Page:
A few years ago, my employer started offering a high-deductible health plan (HDHP) that qualified for a health savings account (HSA).
After running the numbers, we found that the HDHP made sense for us, so we made the leap and also started funding the HSA.
I will expand on this in the near future but, for now, please just accept the fact that we have good reasons for investing in our HSA.
Unfortunately, my employer’s preferred HSA custodian sucks. In fact, there have been two different custodians since the plan started (we switched to a new one last year) and they’ve both sucked. Especially when it comes to investment options.
And when I say they suck, I’m not kidding. High expense ratios, huge loads, and ongoing maintenance fees. Thus, I’ve been on the lookout for a good HSA for investing — one with good, cheap funds and minimal fees.
Update: Yes, you can choose your own HSA provider.
After searching far and wide, I’ve found what I believe to be the best HSA custodian for those who want to invest without high fees and complexity: HSA Bank.
Update2: Looks like there’s an even better option now.
And no, I don’t have a stake in this. I just wanted to share what I’ve learned.
About HSA Bank
HSA Bank offers a standard savings account option with a sliding interest rate scale that currently tops out at 0.9% APY for balances of $25k or more. The base account is accompanied by a $2.50/month maintenance fee but that’s waived if you maintain a balance minimum daily balance of $3k.
Alongside this plain old health savings account, you can open an investing account with TD Ameritrade. This is a brokerage account that provides you with a wide variety of investing options. Importantly, this includes a nice selection of commission-free ETFs.
Like the savings account, this account has a monthly maintenance fee — $3.00/month. But here again, you can avoid the fee. In this case, you’ll have to maintain a minimum daily balance of $5k in the savings account.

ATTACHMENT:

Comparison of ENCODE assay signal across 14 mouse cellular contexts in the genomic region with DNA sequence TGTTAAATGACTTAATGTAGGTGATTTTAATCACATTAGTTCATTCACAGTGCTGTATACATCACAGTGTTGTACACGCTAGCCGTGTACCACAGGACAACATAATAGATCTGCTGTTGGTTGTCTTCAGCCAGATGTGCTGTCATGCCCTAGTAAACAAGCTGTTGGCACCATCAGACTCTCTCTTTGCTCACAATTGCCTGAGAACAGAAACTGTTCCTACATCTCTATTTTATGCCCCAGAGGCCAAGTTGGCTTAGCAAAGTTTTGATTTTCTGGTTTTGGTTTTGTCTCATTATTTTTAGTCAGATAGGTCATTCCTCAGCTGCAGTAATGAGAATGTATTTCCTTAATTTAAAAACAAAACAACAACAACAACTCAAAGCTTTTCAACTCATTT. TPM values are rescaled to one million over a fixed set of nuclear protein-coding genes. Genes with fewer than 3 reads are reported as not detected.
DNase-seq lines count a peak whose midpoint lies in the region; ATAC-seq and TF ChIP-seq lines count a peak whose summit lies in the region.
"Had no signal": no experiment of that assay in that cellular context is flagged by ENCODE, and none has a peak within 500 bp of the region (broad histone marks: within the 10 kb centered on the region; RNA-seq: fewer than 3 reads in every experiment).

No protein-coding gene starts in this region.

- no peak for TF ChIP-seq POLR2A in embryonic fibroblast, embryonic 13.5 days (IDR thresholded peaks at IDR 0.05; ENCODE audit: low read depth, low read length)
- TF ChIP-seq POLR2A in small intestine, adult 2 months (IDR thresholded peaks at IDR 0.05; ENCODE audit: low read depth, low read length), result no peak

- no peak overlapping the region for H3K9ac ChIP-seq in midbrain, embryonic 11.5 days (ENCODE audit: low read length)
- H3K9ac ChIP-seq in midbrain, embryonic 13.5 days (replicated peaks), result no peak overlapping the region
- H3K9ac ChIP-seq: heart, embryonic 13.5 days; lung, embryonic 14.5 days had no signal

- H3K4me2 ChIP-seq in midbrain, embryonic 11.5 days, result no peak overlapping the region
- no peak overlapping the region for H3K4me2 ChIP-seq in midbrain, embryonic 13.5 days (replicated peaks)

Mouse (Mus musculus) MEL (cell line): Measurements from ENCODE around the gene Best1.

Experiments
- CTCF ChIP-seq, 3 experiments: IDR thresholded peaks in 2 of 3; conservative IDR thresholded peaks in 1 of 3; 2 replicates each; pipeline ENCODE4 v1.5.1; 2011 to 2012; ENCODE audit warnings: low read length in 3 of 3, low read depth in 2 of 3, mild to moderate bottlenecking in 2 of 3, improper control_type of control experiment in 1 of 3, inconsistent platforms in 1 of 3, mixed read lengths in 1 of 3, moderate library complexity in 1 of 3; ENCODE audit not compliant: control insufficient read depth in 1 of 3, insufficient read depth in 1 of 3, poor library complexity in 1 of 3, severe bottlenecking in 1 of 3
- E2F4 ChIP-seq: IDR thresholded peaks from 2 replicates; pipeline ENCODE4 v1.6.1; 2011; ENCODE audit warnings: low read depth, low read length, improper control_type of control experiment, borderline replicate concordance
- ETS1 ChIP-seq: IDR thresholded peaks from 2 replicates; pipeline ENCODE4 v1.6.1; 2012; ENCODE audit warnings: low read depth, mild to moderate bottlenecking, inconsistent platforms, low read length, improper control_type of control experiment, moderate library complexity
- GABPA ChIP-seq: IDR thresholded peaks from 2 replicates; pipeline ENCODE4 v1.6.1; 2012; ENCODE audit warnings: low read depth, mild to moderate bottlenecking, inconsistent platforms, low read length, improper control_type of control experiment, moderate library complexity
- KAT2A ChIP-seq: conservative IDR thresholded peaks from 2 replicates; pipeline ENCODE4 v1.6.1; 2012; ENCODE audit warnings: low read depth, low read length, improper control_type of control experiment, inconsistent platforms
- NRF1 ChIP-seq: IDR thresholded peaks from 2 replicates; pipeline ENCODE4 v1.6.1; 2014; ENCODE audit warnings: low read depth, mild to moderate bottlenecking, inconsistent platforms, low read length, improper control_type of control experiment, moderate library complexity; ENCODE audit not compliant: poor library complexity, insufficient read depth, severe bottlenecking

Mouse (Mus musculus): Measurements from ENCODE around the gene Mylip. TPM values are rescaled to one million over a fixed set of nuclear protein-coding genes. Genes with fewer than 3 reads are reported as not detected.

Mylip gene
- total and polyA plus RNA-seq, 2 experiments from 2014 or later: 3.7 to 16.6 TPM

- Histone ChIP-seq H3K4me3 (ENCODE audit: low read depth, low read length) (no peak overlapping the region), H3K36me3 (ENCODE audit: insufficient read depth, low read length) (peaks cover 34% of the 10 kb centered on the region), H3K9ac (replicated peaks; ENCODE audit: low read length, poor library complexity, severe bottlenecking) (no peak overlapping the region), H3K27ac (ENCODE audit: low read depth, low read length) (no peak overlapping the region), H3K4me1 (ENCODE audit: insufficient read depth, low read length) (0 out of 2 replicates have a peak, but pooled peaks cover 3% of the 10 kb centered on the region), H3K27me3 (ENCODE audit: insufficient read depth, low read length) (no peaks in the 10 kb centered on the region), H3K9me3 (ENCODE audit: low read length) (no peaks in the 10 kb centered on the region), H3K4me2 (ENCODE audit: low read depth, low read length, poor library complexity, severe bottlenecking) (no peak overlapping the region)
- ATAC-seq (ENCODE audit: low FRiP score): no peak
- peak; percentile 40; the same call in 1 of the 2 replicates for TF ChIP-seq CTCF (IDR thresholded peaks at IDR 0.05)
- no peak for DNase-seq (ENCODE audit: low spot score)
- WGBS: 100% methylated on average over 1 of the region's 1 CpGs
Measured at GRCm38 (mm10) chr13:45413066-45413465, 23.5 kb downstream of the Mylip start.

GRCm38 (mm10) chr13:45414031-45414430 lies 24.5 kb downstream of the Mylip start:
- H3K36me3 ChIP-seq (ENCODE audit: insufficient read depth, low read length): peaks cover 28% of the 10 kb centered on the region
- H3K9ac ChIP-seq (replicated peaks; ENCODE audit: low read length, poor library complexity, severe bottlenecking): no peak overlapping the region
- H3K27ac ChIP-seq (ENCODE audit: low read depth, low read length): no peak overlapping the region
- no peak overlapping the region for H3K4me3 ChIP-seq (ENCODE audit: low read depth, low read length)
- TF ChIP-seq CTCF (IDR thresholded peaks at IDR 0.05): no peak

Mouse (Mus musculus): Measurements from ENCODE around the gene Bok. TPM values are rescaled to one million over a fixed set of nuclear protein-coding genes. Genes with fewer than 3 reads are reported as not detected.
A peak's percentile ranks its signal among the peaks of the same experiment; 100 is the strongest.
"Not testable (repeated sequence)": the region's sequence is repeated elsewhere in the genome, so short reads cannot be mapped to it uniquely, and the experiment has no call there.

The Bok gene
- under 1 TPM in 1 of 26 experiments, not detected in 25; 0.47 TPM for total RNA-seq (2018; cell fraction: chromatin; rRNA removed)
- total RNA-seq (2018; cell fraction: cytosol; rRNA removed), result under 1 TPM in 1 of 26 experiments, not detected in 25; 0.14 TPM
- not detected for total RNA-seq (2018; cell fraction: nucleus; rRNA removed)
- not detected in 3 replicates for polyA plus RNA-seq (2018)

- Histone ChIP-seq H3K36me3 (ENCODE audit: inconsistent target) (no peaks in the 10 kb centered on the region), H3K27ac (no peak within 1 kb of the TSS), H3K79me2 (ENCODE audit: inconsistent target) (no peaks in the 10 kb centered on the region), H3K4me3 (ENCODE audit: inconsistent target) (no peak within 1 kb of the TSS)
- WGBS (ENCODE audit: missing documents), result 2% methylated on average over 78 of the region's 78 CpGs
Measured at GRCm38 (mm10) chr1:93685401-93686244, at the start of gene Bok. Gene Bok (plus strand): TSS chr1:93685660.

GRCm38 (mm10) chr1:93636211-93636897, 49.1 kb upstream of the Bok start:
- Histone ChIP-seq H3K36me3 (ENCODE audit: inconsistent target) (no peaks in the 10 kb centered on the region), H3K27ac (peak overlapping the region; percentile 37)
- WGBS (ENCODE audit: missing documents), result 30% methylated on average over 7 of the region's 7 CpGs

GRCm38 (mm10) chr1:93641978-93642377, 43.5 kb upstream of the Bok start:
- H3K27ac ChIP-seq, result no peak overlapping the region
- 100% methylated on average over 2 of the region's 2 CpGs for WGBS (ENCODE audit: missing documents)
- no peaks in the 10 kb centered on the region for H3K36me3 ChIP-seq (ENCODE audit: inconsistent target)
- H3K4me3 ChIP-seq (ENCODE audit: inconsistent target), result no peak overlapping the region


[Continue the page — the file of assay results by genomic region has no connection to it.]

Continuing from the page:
And yes, I called to verify that the latter amount includes the former. In other words, a $5k balance is enough to avoid both the $2.50/month and the $3.00/month maintenance fees.
Of course, there’s an inherent cost associated with leaving $5k in “dead” money in the savings account. In looking at their (current) rate schedule, you’ll see that a $5k balance qualifies for 0.50% APY.
Given that savings rates currently top out around 1%, we’re giving up a risk-free 0.50% — or roughly $25/year — to avoid $66/year in fees.
Once I sorted out the fee situation, I was interested in the investment options. HSA Bank suggested that I call TD Ameritrade (and provided me with the relevant contact info), so that’s what I did.
As it turns out, TD Ameritrade’s commission-free ETF platform is pretty impressive. They have 48 iShares ETFs and 32 Vanguard ETFs, as well as a variety of offerings from State Street, Barclay’s, Deutsche Bank, PIMCO, etc.
In short, there are plenty of good options available. The primary limitation is that you have to maintain your positions for a minimum of 30 days to avoid short-term trading fees. This is no problem for me, but something to be aware of.
There are, of course, all kinds of alternatives to HSA Bank. Probably the next best option if you’re looking to invest is Health Savings Administrators. This is actually the option linked to from Vanguard.com, but I found their fees to be excessive relative to those of HSA Bank and they actually offer fewer Vanguard funds.
Update: Here’s a comparison of HSA Bank vs. HSA Administrators.
If you’re just looking for a solid savings alternative with decent rates, then you might want to check out Alliant Credit Union. Adirondack Trust is another popular choice, though their fees looked a bit high when I checked them out.
My advice: Do the math and pick the one that works out in your favor.